In the News

The UNFPA Youth Advisory Panel (YAP) launches its Youth Publication in Kwa-Zulu Natal

8 May 2017

It was smiles all around on 4 May 2017 in Durban as the United Nations Population Fund (UNFPA), in partnership with the KZN Department of Social Development, launched the “Voices of the Youth Advisory Panel in South Africa” publication and convened an engaging youth dialogue at the very scenic Moses Mabhiba stadium. The publication features the UNFPA Youth Advisory Panel members who have been empowered to meaningfully represent young people and youth networks at various advocacy and policy platforms; and have been capacitated to participate in the design of youth-friendly policies, advocating and educating young people on Sexual Reproductive Health and Rights (SRHR). The programme director of the launch was the vibrant and energetic YAP member, Sicelo Sibiya, who comes from Ladysmith in KwaZulu Natal.

 “I am excited by the Youth publication being launched today as well as the presence of the Youth Advisory Panel, whose members were recruited in collaboration with my Department,” remarked Mrs Weziwe Thusi, the MEC for Social Development in Kwa-Zulu Natal.

Mrs Weziwe Thusi, MEC for Social Development in Kwa-Zulu Natal    Mrs Weziwe Thusi, MEC for Social Development in Kwa-Zulu Natal and Dr Esther Muia, UNFPA Representative

She continued saying “today is a very important day as these young people are officially launching their publication, which gives expression to their aspirations and will hopefully inspire others, while at the same time guide us in the direction we must take, as we continue the work of developing the lives of our young people.” 

In an inspiring speech Dr Esther Muia, UNFPA Country Representative, gave a brief history of the formation and evolution of the UNFPA Youth Advisory programme and noted that she was very proud of the calibre of young leaders produced as part of the programme. She went on further to challenge the leadership present to continue providing young people with opportunities not lectures! Three YAP members, Lindokuhle Msele, Levi Singh and Sifundo Ncama, gave very moving testimonies which outlined some of the difficulties they faced as young people growing up in South Africa and how they overcame the challenges. Acknowledging their efforts, MEC Weziwe Thusi stated that “these young people are the beacon of hope in our province and assist us in addressing social ills, in particular teenage pregnancy, as mentioned in some of the testimonies reflected in the publication…these social ills have had devastating effects in the lives of many young people in the province.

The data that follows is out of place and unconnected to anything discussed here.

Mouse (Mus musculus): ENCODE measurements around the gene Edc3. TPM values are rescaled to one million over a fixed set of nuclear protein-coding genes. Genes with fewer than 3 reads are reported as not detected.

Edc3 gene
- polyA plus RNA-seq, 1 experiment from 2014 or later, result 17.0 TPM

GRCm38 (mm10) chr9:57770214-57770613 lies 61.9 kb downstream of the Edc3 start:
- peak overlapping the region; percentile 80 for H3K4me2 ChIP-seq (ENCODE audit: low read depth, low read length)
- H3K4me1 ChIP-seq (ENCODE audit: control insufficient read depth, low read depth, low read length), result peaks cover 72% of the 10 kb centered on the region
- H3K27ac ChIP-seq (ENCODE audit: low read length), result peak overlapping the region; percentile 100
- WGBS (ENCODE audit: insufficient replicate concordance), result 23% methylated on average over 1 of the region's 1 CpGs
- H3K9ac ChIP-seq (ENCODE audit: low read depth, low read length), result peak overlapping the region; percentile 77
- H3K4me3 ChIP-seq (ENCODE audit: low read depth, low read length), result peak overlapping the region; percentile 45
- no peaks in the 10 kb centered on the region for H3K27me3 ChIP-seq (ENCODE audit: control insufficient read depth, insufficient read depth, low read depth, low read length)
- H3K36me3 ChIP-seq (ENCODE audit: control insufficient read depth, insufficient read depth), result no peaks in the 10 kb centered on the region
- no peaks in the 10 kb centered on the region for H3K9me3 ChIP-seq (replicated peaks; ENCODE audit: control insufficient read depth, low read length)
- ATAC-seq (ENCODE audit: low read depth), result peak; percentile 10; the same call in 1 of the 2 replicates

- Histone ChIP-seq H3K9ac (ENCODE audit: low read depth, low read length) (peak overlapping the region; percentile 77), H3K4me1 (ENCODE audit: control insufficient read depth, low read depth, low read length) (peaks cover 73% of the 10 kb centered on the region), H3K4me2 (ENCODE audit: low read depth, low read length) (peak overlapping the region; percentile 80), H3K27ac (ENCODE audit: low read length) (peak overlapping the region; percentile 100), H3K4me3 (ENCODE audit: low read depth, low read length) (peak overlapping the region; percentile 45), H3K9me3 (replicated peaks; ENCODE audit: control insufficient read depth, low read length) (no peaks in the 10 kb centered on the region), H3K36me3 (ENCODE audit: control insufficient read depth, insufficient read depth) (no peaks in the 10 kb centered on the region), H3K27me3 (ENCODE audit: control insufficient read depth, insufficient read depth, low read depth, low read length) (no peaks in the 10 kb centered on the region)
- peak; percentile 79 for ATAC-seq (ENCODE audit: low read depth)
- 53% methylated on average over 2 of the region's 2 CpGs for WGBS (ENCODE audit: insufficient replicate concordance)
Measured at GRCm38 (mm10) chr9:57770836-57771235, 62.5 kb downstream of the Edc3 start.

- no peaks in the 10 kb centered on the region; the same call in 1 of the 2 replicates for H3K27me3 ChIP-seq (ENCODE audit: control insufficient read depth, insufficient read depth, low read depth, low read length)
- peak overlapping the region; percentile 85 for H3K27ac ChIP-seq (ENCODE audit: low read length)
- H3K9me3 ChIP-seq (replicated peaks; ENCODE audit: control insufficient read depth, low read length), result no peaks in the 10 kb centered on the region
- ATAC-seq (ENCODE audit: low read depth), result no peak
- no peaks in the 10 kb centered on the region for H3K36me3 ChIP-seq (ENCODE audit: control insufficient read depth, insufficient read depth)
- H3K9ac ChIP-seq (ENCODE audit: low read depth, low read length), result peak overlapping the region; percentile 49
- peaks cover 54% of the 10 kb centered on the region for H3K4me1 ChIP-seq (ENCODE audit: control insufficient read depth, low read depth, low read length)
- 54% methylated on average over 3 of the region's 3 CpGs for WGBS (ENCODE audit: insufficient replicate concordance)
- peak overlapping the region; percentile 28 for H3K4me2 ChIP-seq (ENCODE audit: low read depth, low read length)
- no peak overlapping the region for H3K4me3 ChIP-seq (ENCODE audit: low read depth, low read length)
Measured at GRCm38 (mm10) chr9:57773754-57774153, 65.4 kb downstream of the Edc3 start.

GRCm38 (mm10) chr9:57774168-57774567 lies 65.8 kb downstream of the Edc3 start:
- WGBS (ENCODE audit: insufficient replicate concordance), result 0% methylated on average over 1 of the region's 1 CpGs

Lindokuhle Msele, YAP member, giving her testimony.  Audience listening attentively to the speeches

 

With these powerful opening remarks the scene was set for a very engaging youth dialogue, which was effectively moderated by Baxolise Dlali, a fellow YAP member who hails from the Eastern Cape. Young people were divided into four groups with the aim of getting them to discuss the barriers that hinder youth participation, the possible solutions and what their ultimate vision for youth participation is. It was interesting to see that the different groups had unique and different visions, but had similar barriers and solutions, as well as identified similar cross-cutting issues.

Continuing on the running theme of the day of ensuring youth empowerment and engagement, Alma Scott, ‎Head for Africa Operations and Partnerships at Johnson & Johnson urged young people to find solutions to the barriers they have, that they must go beyond describing the barriers and go out into their communities to find the solutions. Some of the barriers identified include the lack of- jobs opportunities and livelihood activities; apathy and lack of interest among the young people; concerns regarding the definition and classification of the age bracket for young people and the lack of information on Sexual Reproductive Health and Rights and Adolescent Youth- Friendly Health Services.

Alma Scott, ‎Head for Africa Operations and Partnerships at Johnson & Johnson   

The very thought- provoking dialogue concluded with the young people proposing possible solutions to some of the barriers, such as: redefining age gaps, making efforts to deal with social cohesion, seeking support and mentorship, skills development, resource mobilisation and exploring avenues for knowledge management and strong partnerships to move forward.

With the conclusion of the dialogue, the MEC and UNFPA Representative, surrounded by the YAP members present at the event, officially launched the youth publication, with the MEC’s words lingering on in our heads..."young people we are here to hold your hands, and we are committed to YOUR cause!”